Words in italic type have been added for clarity. They are not found in the original Hebrew or Aramaic.
What should I learn from this chapter?
- Confidence in the Lord
- The identity of Timothy
- Paul’s relationship to the Jews
Timothy Joins Paul and Silas
Acts 16:1 Then he came to Derbe and Lystra. And behold, a certain disciple was there, named Timothy, the son of a certain Jewish woman who believed, but his father was Greek.
- Timothy is Jewish, Christian, and Greek.
Acts 16:2 He was well spoken of by the brethren who were at Lystra and Iconium.
Acts 16:3 Paul wanted to have him go on with him. And he took him and circumcised him because of the Jews who were in that region, for they all knew that his father was Greek.
- Paul didn’t circumcise him because of the law but rather, that the Jews would not be offended.
Acts 16:4 And as they went through the cities, they delivered to them the decrees to keep, which were determined by the apostles and elders at Jerusalem.
- What “decrees”?
Acts 16:5 So the churches were strengthened in the faith, and increased in number daily.
The Macedonian Call
Acts 16:6 Now when they had gone through Phrygia and the region of Galatia, they were forbidden by the Holy Spirit to preach the word in [The Roman province of Asia] Asia.
Acts 16:7 After they had come to Mysia, they tried to go into Bithynia, but the Spirit [of Jesus] did not permit them.
Acts 16:8 So passing by Mysia, they came down to Troas.
Acts 16:9 And a vision appeared to Paul in the night. A man of Macedonia stood and pleaded with him, saying, “Come over to Macedonia and help us.”
Acts 16:10 Now after he had seen the vision, immediately we sought to go to Macedonia, concluding that the Lord had called us to preach the gospel to them.
Lydia Baptized at Philippi
Acts 16:11 Therefore, sailing from Troas, we ran a straight course to Samothrace, and the next day came to Neapolis,
Acts 16:12 and from there to Philippi, which is the [Literally: first] foremost city of that part of Macedonia, a colony. And we were staying in that city for some days.
Acts 16:13 And on the Sabbath day we went out of the city to the riverside, where prayer was customarily made; and we sat down and spoke to the women who met there.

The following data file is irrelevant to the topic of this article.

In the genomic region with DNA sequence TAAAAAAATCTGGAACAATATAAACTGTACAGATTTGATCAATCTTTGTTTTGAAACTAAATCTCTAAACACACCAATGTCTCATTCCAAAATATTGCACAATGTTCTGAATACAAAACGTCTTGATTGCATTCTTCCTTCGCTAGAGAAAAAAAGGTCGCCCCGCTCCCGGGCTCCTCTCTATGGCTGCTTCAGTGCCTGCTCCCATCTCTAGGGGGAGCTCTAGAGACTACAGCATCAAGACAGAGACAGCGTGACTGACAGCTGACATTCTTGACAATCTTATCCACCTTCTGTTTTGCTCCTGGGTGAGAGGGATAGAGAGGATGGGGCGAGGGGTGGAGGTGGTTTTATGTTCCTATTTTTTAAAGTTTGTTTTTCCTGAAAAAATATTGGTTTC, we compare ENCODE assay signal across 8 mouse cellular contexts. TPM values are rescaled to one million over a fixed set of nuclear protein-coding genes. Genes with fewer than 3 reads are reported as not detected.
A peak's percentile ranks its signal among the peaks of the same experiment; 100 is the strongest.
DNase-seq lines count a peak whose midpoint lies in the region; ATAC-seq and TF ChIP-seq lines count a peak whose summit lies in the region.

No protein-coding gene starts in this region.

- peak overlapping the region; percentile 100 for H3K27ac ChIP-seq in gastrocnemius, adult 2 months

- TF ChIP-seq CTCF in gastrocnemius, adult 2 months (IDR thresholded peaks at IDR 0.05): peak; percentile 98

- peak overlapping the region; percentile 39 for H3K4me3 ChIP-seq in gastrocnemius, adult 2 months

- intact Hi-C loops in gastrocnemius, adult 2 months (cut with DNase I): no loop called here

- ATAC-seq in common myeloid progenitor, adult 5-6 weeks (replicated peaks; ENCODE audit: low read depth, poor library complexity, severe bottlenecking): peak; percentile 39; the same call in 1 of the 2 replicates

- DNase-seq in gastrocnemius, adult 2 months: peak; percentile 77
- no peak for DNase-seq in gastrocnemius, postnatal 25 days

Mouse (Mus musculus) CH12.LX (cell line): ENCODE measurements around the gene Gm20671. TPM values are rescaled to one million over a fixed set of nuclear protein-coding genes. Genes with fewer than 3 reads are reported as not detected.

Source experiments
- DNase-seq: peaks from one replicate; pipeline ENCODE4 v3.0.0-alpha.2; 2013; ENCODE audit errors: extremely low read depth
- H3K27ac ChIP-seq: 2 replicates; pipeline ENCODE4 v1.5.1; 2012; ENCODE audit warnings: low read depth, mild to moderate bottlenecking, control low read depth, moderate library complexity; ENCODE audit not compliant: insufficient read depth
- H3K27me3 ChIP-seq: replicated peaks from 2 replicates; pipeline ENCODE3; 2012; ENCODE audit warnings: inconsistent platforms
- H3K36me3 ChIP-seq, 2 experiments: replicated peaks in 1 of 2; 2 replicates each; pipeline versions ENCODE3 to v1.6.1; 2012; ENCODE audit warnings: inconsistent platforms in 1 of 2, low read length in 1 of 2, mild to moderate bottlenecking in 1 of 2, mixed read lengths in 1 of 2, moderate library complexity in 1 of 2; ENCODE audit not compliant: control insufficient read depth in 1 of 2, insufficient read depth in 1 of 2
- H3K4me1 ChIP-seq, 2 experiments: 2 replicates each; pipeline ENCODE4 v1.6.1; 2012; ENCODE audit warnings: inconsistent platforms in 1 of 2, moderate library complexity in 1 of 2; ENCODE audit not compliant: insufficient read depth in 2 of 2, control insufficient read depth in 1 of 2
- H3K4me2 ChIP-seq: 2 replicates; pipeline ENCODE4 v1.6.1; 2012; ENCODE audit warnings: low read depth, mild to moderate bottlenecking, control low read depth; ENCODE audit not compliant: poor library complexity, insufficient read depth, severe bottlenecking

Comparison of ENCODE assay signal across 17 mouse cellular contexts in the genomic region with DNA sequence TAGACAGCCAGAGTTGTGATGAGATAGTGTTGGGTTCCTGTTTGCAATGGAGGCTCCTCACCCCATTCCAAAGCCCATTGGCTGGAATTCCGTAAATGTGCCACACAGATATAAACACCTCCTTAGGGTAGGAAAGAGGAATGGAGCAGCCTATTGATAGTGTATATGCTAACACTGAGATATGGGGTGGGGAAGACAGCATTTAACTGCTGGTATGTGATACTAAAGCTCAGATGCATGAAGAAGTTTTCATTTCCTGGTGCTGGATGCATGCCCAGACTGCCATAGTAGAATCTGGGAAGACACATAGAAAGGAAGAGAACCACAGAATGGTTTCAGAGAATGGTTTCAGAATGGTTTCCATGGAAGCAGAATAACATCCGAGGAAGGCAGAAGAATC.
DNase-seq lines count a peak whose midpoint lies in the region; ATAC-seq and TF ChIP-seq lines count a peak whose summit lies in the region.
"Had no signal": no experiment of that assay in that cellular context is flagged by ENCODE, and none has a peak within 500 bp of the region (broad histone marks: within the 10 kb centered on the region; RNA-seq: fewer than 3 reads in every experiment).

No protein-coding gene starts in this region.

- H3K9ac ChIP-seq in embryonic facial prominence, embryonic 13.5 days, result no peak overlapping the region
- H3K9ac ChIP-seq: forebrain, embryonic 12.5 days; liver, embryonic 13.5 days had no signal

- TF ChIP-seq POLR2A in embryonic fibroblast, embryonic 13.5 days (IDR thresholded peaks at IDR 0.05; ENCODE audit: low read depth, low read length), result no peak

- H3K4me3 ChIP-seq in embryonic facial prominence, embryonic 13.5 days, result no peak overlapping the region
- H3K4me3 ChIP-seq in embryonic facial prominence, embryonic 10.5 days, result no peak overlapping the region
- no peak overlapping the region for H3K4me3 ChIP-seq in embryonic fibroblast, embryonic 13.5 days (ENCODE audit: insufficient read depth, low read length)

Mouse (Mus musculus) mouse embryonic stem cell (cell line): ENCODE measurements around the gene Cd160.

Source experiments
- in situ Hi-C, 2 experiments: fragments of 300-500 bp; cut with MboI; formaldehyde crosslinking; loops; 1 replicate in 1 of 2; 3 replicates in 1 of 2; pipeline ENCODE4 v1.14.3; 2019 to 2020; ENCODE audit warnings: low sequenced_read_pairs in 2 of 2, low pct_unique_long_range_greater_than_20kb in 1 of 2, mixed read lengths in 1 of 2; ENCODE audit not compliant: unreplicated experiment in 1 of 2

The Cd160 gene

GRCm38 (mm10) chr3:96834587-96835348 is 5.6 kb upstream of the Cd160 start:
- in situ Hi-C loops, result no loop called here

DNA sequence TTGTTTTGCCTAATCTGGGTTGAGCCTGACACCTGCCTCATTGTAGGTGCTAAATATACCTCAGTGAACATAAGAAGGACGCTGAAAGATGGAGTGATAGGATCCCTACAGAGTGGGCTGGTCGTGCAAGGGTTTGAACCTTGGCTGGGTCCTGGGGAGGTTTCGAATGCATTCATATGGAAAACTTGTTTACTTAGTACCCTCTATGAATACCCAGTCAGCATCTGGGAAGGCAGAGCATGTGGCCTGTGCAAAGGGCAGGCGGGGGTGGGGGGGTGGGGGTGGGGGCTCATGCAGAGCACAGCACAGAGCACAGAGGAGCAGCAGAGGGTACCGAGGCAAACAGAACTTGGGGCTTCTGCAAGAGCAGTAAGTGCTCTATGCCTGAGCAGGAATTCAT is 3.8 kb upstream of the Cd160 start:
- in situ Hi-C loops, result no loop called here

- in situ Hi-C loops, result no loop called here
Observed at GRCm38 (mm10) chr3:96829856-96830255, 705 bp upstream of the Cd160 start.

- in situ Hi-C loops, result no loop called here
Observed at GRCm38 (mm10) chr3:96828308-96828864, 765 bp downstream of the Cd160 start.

Acts 16:14 Now a certain woman named Lydia heard us. She was a seller of purple from the city of Thyatira, who worshiped God. The Lord opened her heart to heed the things spoken by Paul.
Acts 16:15 And when she and her household were baptized, she begged us, saying, “If you have judged me to be faithful to the Lord, come to my house and stay.” So she persuaded us.
Paul and Silas Imprisoned
Acts 16:16 Now it happened, as we went to prayer, that a certain slave girl possessed with a spirit of divination met us, who brought her masters much profit by fortune-telling.
Acts 16:17 This girl followed Paul and us, and cried out, saying, “These men are the servants of the Most High God, who proclaim to us the way of salvation.”
Acts 16:18 And this she did for many days.
But Paul, greatly [distressed] annoyed, turned and said to the spirit,
“I command you in the name of Jesus Christ to come out of her.”
And he came out that very hour.
Acts 16:19 But when her masters saw that their hope of profit was gone, they seized Paul and Silas and dragged them into the marketplace to the authorities.
Acts 16:20 And they brought them to the magistrates, and said, “These men, being Jews, exceedingly trouble our city;
Paul was a Jew but also a Roman because he was born a citizen of Tarsus.